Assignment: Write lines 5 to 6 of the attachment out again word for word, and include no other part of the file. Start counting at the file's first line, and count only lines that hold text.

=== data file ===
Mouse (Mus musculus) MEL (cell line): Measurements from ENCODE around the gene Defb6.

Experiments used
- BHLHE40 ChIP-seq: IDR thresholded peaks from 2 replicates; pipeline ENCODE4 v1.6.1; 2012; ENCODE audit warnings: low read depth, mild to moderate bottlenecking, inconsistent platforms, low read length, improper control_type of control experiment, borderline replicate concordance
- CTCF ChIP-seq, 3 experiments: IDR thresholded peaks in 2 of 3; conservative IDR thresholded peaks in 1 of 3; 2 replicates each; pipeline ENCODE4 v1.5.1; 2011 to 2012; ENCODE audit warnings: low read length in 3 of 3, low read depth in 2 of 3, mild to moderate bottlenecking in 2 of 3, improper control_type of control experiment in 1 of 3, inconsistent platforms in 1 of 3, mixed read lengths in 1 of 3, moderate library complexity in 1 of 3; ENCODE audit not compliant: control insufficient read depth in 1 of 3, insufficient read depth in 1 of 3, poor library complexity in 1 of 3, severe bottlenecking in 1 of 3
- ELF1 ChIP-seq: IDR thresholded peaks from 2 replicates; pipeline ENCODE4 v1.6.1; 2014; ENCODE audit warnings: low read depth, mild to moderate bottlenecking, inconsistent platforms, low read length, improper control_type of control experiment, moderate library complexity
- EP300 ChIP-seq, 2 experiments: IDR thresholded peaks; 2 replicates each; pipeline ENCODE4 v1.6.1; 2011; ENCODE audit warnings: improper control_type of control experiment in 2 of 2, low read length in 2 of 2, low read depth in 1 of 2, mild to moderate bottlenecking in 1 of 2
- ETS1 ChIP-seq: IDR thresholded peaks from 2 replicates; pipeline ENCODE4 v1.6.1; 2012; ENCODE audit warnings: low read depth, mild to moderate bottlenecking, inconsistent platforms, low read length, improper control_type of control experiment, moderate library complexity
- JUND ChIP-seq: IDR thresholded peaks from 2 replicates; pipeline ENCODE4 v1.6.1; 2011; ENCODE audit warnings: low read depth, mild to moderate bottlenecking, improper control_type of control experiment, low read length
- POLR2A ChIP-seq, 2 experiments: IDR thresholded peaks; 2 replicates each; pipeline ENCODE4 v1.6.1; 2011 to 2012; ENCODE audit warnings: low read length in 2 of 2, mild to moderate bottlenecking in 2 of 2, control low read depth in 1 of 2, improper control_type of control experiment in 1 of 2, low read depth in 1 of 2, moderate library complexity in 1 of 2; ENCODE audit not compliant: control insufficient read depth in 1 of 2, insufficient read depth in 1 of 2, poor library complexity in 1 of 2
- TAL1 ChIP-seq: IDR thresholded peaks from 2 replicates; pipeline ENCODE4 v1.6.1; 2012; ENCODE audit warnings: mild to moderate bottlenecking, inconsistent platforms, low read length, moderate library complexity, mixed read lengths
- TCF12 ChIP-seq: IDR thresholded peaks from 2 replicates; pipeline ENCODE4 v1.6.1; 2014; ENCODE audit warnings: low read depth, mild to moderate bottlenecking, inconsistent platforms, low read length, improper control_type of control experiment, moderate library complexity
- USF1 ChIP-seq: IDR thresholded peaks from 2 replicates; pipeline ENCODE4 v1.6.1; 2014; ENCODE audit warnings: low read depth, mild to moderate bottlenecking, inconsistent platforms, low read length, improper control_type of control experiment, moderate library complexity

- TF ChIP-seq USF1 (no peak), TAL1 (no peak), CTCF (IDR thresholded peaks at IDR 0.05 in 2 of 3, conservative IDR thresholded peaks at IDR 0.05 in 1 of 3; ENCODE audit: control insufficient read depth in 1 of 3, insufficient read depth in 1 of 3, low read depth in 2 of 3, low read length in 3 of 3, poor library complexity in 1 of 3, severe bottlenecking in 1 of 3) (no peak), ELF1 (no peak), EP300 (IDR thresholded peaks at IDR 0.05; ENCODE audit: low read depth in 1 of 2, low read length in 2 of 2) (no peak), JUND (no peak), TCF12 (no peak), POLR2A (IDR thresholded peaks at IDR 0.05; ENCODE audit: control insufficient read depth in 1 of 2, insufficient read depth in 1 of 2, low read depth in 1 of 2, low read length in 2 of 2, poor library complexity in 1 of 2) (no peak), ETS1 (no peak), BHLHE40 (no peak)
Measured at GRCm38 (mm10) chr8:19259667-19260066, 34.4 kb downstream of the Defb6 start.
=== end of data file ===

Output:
- ELF1 ChIP-seq: IDR thresholded peaks from 2 replicates; pipeline ENCODE4 v1.6.1; 2014; ENCODE audit warnings: low read depth, mild to moderate bottlenecking, inconsistent platforms, low read length, improper control_type of control experiment, moderate library complexity
- EP300 ChIP-seq, 2 experiments: IDR thresholded peaks; 2 replicates each; pipeline ENCODE4 v1.6.1; 2011; ENCODE audit warnings: improper control_type of control experiment in 2 of 2, low read length in 2 of 2, low read depth in 1 of 2, mild to moderate bottlenecking in 1 of 2